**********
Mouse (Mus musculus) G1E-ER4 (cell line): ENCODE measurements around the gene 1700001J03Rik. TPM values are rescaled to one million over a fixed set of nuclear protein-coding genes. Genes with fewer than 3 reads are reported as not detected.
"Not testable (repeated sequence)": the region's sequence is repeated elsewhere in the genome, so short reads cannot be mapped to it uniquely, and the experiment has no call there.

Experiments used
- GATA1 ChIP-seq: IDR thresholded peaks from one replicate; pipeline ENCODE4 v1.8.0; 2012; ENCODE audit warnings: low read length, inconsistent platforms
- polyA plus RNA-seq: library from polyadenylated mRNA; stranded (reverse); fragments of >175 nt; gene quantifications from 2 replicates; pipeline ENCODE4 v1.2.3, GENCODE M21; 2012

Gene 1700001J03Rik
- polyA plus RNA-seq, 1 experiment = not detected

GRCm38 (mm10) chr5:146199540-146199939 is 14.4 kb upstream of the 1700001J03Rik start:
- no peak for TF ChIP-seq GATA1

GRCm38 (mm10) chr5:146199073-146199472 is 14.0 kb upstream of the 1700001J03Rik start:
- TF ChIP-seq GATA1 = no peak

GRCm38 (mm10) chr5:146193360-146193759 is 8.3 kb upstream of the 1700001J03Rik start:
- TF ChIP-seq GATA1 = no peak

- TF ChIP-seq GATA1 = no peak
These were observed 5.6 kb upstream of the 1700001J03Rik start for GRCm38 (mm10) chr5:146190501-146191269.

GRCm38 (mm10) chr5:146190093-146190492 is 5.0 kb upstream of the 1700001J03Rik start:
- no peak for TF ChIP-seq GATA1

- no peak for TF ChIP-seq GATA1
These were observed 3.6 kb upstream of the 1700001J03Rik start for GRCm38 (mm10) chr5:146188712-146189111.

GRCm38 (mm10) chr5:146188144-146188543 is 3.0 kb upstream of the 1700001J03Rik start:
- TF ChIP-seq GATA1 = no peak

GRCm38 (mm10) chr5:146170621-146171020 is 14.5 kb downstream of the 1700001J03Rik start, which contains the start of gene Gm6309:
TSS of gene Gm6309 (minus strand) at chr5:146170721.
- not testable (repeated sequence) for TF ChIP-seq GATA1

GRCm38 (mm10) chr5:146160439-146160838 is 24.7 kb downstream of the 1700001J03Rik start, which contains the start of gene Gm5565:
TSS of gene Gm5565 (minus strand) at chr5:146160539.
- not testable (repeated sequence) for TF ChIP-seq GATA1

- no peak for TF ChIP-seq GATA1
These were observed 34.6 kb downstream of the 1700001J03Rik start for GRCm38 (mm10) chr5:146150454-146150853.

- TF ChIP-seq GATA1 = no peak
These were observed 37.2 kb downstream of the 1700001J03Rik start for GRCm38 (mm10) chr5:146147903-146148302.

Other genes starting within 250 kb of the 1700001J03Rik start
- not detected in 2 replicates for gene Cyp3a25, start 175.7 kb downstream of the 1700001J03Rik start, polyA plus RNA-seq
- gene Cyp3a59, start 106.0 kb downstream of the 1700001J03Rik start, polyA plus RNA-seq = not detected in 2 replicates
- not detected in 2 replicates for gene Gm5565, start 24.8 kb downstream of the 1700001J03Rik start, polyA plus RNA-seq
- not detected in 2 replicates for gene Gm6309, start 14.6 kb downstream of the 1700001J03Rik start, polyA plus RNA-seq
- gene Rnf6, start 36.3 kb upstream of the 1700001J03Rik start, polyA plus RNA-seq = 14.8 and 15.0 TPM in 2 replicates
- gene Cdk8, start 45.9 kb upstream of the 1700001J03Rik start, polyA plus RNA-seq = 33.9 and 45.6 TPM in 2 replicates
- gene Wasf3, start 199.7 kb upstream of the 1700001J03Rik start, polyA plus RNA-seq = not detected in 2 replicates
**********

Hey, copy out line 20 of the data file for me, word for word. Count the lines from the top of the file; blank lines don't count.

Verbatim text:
GRCm38 (mm10) chr5:146188144-146188543 is 3.0 kb upstream of the 1700001J03Rik start: